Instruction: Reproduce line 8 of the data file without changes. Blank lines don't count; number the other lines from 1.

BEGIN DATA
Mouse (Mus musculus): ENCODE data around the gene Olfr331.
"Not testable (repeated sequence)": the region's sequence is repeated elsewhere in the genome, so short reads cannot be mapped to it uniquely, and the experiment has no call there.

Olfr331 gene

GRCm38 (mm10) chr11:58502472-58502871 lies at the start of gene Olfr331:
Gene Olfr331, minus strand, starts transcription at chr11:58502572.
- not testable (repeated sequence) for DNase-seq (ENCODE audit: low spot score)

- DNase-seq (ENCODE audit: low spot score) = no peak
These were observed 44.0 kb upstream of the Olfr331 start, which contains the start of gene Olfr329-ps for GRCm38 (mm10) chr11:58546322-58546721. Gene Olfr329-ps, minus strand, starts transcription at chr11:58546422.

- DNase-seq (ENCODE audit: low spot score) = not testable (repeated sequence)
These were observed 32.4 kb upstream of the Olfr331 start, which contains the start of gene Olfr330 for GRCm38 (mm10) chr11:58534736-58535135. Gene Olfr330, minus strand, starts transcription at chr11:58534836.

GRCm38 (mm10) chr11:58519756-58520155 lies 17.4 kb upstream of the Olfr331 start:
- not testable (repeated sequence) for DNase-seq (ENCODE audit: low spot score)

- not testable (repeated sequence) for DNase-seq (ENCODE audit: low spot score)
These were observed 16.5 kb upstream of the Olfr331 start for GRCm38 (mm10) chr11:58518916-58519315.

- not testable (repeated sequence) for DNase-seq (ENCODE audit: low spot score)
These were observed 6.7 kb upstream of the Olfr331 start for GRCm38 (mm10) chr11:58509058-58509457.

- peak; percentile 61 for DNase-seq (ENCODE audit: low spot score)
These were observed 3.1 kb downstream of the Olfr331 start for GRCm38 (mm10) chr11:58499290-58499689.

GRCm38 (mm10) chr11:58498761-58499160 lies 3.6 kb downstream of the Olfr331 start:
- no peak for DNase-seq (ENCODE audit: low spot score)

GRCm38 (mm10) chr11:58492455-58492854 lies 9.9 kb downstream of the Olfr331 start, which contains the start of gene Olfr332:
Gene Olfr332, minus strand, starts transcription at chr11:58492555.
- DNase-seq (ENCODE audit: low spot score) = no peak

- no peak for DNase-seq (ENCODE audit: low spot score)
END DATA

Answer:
These were observed 44.0 kb upstream of the Olfr331 start, which contains the start of gene Olfr329-ps for GRCm38 (mm10) chr11:58546322-58546721. Gene Olfr329-ps, minus strand, starts transcription at chr11:58546422.